The Senate passed a 2018 budget on Thursday night, 51-49, with Sen. Rand Paul (R-KY) being the only Republican who voted no.

The biggest part of the budget, though, is that it provides a shortcut to tax reform using reconciliation instructions to protects a tax bill that adds up to $1.5 trillion to the deficit from a filibuster. The GOP Congress has failed to repeal Obamacare and they view tax reform as one way to save their butts. President Donald Trump has said he wants to sign something by the end of the year.

The Bill

First off, it’s a budget bill, so what’s in it? The bill claims it will achieve a balanced budget in 10 years and has “$473 billion in cuts from Medicare and $1 trillion from Medicaid.” It has $5 trillion in other cuts, but does not specify them.

Democrats tried to amend the bill to eliminate “language that could allow for drilling legislation,” but it did not pass. The Republicans hope that “opening up oil drilling in arctic wildlife reserves” will provide the government with an additional $1 billion in “revenue” to make up for the losses in tax cuts. From USA Today:

The budget also includes reconciliation language that the energy committee could use to ease restrictions on oil drilling in the Arctic, so a bill that is brought up to do that also may not be filibustered.

The budget resolution also sets broad spending levels for federal departments, which the Appropriations committees are supposed to use to write more detailed specific spending bills for the 2018 fiscal year.

The Senate passed an amendment from Sen. Marco Rubio (R-FL) that shows support in increasing the child tax credit. It also passed an amendment from Sen. Jeff Flake (R-AZ) that “proposed language to make the ‘American tax system simpler and fairer for all Americans.'”

Tax Reform

Trump celebrated the passage on Twitter and said that it will allow for large tax cuts.

This budget contains “reconciliation instructions,” which means the Senate cannot filibuster a tax bill from the Senate Finance Committee “if it adds $1.5 trillion or less to the deficit.”

Under reconciliation, the bill only needs a majority to pass. The GOP currently holds 52 seats, but if it ends up 50-50, then Vice President Mike Pence will come in and cast his tie-breaking vote. He had to do this when the Senate voted to confirm Secretary of Education Betsy DeVos.

USA Today explained that the House needs to pass this bill or “both chambers must appoint a conference committee to develop a compromise that would have to be approved again in each chamber.” The House’s budget states that “tax cuts had to be offset with tax increases or spending cuts and could not add to the deficit.” It “also required $200 billion in deficit reduction be found later through reconciliation.”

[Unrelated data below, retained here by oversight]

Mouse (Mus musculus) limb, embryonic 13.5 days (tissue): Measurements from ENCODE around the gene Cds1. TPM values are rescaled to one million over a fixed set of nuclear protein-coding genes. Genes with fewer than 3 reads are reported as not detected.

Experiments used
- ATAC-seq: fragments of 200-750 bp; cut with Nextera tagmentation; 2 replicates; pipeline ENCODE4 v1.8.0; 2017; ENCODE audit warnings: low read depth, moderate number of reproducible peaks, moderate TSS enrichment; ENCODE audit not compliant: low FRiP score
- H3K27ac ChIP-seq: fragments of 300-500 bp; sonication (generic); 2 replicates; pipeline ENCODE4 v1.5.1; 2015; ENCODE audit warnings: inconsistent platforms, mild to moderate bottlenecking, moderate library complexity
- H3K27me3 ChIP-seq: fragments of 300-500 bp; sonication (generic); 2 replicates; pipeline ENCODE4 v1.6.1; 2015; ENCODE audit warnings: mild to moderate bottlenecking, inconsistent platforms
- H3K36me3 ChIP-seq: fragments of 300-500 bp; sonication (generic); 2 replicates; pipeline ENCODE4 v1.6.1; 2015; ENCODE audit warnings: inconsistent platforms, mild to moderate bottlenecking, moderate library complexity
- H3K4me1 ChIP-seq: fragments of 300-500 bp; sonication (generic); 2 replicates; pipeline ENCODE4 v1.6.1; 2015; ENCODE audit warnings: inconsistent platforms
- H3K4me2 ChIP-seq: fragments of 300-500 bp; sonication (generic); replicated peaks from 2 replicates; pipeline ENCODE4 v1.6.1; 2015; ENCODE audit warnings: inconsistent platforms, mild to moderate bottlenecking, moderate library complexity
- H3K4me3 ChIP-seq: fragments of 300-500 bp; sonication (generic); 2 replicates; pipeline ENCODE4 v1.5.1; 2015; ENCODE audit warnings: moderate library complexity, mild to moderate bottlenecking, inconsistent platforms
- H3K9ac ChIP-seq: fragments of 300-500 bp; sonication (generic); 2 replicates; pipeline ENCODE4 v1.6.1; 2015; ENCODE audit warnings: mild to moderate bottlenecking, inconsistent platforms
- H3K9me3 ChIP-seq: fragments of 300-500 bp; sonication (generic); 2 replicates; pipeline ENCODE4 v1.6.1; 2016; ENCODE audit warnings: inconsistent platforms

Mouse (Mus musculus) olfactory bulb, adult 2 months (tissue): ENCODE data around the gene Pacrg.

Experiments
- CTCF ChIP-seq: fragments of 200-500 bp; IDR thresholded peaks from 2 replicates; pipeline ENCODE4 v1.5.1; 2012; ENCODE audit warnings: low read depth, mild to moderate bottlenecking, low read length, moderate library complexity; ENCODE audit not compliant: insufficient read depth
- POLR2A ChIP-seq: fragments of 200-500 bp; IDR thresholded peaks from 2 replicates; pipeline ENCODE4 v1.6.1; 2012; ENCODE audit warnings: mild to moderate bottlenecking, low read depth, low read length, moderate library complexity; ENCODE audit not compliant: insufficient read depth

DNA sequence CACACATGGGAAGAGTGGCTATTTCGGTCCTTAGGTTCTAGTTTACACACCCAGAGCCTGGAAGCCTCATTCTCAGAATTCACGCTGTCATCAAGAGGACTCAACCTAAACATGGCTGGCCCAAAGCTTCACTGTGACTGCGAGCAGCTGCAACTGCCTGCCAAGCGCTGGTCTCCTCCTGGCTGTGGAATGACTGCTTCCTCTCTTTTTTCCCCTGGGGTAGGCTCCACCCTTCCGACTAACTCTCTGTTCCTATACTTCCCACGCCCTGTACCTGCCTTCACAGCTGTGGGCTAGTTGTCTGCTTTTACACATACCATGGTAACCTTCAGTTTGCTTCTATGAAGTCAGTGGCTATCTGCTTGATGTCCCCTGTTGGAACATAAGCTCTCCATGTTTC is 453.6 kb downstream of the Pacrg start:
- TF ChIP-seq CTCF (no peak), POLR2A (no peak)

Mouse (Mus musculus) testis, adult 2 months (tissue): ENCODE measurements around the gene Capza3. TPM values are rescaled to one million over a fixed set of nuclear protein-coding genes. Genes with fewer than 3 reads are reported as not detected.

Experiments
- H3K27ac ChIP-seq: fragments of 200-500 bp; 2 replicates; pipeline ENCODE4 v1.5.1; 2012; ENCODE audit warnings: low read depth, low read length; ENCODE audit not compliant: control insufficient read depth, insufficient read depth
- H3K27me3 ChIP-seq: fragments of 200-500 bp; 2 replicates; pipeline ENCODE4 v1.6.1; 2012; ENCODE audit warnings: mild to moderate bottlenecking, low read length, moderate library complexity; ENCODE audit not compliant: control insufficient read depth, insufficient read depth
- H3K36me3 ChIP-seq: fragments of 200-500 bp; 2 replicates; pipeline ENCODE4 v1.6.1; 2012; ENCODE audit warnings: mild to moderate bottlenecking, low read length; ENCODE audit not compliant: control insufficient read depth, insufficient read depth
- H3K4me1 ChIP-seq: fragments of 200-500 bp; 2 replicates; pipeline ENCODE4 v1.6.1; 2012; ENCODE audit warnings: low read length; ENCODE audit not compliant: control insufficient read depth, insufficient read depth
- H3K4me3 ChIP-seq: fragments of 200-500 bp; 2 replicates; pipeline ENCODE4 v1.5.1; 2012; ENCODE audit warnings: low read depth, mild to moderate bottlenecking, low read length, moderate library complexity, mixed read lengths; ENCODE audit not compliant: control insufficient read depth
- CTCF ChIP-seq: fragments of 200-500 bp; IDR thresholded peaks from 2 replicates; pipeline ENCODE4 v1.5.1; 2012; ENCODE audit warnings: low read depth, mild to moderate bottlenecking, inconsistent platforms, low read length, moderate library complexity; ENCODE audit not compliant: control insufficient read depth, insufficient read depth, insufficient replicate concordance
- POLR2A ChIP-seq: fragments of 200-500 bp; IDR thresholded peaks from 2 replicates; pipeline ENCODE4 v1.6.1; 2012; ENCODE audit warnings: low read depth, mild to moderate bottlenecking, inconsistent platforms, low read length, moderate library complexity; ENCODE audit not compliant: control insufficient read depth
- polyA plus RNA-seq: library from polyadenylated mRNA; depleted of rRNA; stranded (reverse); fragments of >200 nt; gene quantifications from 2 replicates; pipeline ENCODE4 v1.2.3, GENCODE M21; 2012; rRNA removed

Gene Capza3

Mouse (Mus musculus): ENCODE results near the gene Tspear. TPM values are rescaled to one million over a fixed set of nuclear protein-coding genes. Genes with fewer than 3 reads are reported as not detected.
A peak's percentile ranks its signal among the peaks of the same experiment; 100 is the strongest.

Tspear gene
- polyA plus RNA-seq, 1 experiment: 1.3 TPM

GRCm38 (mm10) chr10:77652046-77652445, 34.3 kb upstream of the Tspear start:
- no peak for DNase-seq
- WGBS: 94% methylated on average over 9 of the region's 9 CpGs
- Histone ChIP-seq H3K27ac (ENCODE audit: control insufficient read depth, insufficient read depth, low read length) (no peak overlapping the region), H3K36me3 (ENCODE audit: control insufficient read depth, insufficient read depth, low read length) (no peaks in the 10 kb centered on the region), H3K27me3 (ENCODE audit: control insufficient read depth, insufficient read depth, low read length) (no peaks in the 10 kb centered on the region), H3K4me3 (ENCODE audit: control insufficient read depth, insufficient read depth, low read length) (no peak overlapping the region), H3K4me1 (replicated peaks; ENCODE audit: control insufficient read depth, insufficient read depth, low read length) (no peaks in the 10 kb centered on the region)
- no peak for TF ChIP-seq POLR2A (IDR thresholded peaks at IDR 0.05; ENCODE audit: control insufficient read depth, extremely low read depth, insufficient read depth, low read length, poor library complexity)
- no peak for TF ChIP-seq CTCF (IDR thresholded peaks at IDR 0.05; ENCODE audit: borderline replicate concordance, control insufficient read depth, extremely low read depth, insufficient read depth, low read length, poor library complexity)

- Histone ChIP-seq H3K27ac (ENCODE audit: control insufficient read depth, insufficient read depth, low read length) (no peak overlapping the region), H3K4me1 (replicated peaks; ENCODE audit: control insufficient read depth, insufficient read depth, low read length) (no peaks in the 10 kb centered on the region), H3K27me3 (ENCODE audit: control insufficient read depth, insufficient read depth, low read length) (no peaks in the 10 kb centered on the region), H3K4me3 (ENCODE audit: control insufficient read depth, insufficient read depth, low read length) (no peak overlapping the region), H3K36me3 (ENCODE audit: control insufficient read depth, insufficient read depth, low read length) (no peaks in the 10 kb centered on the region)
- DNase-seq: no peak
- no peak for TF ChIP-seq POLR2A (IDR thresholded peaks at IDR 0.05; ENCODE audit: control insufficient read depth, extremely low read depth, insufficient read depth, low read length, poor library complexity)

Once the chambers come to an agreement then the House ways and Means Committee will begin work on an actual tax bill.

Easier Path, But Will It Matter?

Who knows if a tax bill will even pass considering a framework released by the Trump administration last month included the elimination of most breaks. This could cause Republicans in states with high local taxes to vote against a bill that doesn’t allow their constituents to write-off those taxes.

Republicans have also shown a divide when it comes to the child tax credit. Rep. Chris Collins (R-NY) voiced his concerns earlier this month to Bloomberg:

Collins said more specifics about GOP plans to increase the child tax credit would make the benefit for middle-income families clearer. Instead, Republican lawmakers are fending off attacks that some middle-income families would be hurt because the plan calls for eliminating dependent exemptions and the state and local tax deduction.

“We are committed, the Republicans are committed — middle-income earners and even upper middle-income earners are not going to pay more in taxes, whether you live in Alabama, or whether you live in New York or New Jersey,” Collins said during a Bloomberg TV interview on Friday.

Trump said in his tweets that Paul will vote for tax cuts, but Paul does not like what he has seen so far. He has dropped hints that he would not approved of tax reform because he believes the framework “cuts taxes for wealthy earners and the poor, but doesn’t do enough to cut taxes for the middle class.”

Sen. Bob Corker (R-TN) voted for the budget bill, but he has made it known he won’t support a tax bill that adds any money to the deficit and he’s not the only one:

“The numbers are really uglier than almost anybody around this place seems to have digested,” said Rep. David Schweikert (R-Ariz.), a member of the tax-writing Ways and Means Committee.

Republicans for the most part have rallied around the tax proposal, which is backed by GOP leaders in both chambers as well as the White House.

The tax plan could cost the government $1.5 trillion in revenue over the next decade, but advocates argue that would be made up for through economic growth unleashed by the corporate and individual tax cuts included in the plan.